Posted Wednesday, January 11, 2017 by EDUARDO CRUZ
IT has a crucial role to play in the UK’s future prosperity. Britain must have the right level of skills, competencies and abilities to compete globally and sustain economic potency, especially now that it has decided to leave the European Union.
From local start-ups to global enterprises, companies are in dire need of data scientists, talented coders and programmers, and app developers. But, they are struggling to find individuals who can actually fill these roles. Without an IT-savvy pool of candidates to choose from businesses in the UK will struggle to remain successful.
Back in 2014, a white paper on the IT skills shortage identified a clear struggle in the UK when it comes to recruiting workers with the advanced science, technology, engineering and maths (STEM) skills needed in a modern workplace. But, as we move into 2017, has much really changed? Recent research would suggest not much. If anything, the problem is worsening. According to the UK Commission for Employment & Skills, 43% of STEM vacancies are hard to fill. Brexit has also resulted in a huge amount of uncertainty around the status of existing EU workers in the UK and will no doubt have an impact on prospective skilled workers’ decision to move here, which is not something that we can simply overlook.
On top of all of this, the mammoth drive for agility is currently fueling key transformations in IT processes and organizations in the enterprise. Technology has increased tenfold in complexity, leaving IT departments struggling to keep pace with the rate of change. Applications need to be deployed much more quickly, often several times a day, and businesses are constantly on the lookout for new architectures to deploy and deliver. The expectation to continually modify applications and the number of new projects per developer just keeps growing creating an accumulation of new service or change requests from the business, thus putting a massive strain on IT resources. Many IT departments have found that their application development tools have been woefully inadequate and unable to cope with the level of complexity and change now required. As a consequence, we are starting to see an unhealthy dependence on a key number of IT people within organizations. So much so that, were they to leave, it would be very difficult for the CIOs to find suitable replacements. Application development talent remains in high demand and is an area where the skills shortage will hit particularly hard.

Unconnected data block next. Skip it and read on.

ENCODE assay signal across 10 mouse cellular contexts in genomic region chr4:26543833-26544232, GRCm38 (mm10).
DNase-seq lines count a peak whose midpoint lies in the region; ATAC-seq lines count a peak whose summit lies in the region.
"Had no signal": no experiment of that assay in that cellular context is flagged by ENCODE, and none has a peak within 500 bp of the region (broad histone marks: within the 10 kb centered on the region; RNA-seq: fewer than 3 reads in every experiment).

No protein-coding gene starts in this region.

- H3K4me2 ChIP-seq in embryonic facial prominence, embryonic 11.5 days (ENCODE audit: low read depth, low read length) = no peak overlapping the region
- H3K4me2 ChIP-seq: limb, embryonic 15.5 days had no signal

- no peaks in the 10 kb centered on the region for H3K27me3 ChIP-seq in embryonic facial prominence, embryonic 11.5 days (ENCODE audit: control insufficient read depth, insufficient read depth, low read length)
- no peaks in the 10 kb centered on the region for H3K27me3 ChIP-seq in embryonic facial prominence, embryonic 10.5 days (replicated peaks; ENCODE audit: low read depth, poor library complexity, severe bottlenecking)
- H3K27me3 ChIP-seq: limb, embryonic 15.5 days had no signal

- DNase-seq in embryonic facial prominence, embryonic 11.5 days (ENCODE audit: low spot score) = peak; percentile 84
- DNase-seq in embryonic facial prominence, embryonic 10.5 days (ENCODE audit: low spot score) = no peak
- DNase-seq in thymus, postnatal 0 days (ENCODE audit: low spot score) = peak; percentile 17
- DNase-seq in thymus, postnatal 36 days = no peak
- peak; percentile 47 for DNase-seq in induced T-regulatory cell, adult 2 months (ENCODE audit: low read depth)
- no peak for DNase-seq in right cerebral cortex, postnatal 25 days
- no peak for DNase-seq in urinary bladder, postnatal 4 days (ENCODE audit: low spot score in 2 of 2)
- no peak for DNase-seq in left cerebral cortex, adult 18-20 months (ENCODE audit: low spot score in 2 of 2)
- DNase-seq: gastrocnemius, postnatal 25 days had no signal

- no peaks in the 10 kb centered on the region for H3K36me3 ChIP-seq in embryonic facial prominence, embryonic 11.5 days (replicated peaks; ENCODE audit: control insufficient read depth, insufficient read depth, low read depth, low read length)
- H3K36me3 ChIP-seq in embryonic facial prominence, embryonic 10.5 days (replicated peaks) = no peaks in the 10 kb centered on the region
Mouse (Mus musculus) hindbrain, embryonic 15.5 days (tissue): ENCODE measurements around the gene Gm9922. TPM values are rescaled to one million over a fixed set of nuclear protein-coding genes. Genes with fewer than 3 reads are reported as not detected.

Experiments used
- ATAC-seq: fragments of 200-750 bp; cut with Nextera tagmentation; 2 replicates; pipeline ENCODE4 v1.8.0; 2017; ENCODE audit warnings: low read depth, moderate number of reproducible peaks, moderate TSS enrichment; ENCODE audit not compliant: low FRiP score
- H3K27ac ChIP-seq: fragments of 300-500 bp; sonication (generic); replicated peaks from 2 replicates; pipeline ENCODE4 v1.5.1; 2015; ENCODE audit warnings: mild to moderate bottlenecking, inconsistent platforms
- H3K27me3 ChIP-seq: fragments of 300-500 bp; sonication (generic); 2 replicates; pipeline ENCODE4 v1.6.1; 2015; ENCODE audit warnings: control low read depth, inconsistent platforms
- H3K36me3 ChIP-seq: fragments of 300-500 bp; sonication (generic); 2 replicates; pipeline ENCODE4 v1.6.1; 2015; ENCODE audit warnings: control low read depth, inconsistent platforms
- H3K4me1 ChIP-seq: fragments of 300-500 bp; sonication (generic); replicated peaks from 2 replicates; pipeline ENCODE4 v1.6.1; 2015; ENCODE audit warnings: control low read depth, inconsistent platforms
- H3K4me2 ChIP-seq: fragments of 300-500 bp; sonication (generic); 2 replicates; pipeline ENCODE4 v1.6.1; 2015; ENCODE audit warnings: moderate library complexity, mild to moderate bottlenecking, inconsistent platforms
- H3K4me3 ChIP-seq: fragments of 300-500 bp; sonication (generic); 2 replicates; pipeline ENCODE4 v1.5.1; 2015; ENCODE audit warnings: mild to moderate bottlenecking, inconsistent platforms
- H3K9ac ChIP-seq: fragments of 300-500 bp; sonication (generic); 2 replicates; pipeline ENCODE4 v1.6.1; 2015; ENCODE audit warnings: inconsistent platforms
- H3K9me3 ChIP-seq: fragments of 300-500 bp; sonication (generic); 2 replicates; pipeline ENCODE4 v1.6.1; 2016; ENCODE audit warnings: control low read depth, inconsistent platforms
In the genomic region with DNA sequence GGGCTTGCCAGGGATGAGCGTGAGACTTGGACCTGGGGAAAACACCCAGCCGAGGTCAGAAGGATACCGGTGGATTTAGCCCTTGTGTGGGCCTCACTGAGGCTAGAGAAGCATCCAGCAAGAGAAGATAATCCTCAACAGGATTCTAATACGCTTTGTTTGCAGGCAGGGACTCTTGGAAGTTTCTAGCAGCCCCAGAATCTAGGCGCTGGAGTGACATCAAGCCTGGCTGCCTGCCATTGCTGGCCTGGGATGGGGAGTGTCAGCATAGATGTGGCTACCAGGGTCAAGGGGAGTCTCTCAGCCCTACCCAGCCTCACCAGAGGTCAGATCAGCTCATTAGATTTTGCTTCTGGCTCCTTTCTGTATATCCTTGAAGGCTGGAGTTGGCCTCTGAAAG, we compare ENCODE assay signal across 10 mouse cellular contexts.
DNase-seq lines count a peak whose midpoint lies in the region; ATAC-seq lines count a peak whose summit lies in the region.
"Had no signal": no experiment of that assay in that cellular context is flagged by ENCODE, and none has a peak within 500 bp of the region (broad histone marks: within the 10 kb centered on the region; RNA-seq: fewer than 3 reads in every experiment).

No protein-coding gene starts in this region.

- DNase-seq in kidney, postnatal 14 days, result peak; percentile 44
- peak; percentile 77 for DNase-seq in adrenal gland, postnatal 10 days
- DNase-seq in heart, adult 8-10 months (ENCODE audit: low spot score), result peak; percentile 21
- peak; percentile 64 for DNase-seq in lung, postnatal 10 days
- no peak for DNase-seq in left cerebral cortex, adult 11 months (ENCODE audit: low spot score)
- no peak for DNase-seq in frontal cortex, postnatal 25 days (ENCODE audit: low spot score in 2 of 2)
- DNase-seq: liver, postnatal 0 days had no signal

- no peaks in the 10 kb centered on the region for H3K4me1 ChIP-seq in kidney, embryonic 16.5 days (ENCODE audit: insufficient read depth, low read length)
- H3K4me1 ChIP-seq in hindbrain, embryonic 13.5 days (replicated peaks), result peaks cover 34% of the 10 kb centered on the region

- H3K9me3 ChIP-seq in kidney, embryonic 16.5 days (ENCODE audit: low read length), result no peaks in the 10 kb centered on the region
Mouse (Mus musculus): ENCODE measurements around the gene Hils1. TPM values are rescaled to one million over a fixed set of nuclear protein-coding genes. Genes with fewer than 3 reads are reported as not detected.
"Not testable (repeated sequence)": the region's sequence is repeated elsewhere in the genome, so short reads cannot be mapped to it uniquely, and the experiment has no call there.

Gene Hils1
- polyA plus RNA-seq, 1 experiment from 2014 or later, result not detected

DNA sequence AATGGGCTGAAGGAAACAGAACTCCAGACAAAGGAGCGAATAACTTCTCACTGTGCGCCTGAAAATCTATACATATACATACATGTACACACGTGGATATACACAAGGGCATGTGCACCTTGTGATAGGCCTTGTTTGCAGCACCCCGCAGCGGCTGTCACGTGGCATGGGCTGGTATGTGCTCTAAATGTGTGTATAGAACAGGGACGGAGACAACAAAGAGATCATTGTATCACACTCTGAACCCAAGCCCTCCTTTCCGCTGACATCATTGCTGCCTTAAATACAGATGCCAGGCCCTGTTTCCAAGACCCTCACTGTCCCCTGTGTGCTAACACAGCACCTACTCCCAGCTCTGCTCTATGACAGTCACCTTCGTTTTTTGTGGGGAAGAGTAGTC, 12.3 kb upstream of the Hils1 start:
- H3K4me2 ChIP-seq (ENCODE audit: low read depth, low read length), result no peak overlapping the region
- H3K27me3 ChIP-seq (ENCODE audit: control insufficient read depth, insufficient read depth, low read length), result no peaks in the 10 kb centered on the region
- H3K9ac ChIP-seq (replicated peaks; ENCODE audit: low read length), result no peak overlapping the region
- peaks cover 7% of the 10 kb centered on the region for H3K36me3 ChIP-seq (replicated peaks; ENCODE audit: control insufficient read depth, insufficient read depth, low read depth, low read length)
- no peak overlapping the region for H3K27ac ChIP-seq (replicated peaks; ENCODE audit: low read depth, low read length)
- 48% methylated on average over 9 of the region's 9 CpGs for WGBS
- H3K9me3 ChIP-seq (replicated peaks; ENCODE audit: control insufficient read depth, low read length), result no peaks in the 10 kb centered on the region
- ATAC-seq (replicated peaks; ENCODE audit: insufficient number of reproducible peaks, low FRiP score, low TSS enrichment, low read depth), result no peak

So, what’s the solution? Well, a large proportion of this lies in education, of course. If we want more and different types of people coming into the technology talent pool we need to make sure everyone has access to support and motivation while they are learning. But, I am not naive enough to think that this will happen overnight. This will take time and education reform, so in the meantime, what can be done in the short-term and on a business level?
Initially many businesses opted for the outsourcing route primarily because of cost reduction and ease on management. Over the years, however, many of these organizations found that they lost control over the future direction of their IT and have now woken up to the fact that outsourcing, while providing a short-term solution to their need, has actually created a long-term pain. That is, reliance on the outsourcer who built their applications, owns their code, and can charge a premium for any maintenance or enhancements that need to be made.
Organizations should instead be looking to retain the people and resources that differentiate them in the market and provide competitive advantage, holding on to the ‘brain side’ of IT and only continue to outsource commodity IT. A more strategic approach to application development needs to be taken and there are tools available that help to increase productivity. Make sure that your best talent is spending time and effort on the value-added initiatives.
As we continue to demand more and more of technology across all aspects of the enterprise world, I have no doubt that the need for strong digital skills backed up by an ability to apply them in the workplace is only set to grow. But do not despair; there are a number of tools out there to help businesses and their employees work smarter and plug the skills gap.